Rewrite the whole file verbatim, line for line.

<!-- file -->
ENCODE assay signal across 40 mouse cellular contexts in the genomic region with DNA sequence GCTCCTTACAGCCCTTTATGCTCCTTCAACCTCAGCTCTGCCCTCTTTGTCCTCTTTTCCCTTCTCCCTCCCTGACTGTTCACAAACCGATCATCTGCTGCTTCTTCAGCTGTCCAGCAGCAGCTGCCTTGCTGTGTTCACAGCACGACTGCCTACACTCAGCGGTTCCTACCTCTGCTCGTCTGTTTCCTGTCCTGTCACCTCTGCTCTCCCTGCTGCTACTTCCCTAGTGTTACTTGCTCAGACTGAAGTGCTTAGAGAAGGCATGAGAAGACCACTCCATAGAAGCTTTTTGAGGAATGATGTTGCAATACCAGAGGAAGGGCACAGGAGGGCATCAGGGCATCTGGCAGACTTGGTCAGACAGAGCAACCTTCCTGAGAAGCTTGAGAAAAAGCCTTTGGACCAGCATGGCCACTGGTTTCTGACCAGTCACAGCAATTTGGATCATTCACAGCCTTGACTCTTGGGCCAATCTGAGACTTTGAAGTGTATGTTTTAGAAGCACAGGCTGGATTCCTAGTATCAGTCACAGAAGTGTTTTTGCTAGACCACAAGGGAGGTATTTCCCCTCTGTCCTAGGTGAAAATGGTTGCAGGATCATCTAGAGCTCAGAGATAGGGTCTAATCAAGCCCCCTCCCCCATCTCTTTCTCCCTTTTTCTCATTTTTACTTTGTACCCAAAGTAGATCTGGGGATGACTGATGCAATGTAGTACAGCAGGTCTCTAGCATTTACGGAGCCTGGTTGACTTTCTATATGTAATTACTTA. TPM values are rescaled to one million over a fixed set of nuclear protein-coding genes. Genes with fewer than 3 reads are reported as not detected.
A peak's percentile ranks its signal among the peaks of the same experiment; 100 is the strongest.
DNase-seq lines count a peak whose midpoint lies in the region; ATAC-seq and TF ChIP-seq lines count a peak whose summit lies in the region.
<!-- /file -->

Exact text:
ENCODE assay signal across 40 mouse cellular contexts in the genomic region with DNA sequence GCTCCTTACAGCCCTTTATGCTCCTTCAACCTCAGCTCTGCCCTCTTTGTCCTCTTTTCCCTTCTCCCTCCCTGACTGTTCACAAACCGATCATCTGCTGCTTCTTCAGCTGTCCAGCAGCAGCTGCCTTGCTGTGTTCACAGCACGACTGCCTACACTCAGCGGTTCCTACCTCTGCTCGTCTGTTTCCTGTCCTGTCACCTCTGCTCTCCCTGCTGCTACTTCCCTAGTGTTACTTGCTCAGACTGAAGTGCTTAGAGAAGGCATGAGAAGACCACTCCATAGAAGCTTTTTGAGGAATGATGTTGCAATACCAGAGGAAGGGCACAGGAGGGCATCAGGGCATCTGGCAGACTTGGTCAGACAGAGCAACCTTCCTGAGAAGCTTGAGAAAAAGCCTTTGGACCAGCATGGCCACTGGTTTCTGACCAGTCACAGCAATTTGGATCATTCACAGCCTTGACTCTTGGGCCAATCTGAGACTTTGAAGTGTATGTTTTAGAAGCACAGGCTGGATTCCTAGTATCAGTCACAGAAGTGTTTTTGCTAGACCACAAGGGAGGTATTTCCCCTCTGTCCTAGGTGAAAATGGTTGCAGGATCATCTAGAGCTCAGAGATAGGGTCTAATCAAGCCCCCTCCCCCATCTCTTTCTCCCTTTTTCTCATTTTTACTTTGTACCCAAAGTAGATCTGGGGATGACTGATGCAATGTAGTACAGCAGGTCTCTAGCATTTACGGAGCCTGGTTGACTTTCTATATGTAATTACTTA. TPM values are rescaled to one million over a fixed set of nuclear protein-coding genes. Genes with fewer than 3 reads are reported as not detected.
A peak's percentile ranks its signal among the peaks of the same experiment; 100 is the strongest.
DNase-seq lines count a peak whose midpoint lies in the region; ATAC-seq and TF ChIP-seq lines count a peak whose summit lies in the region.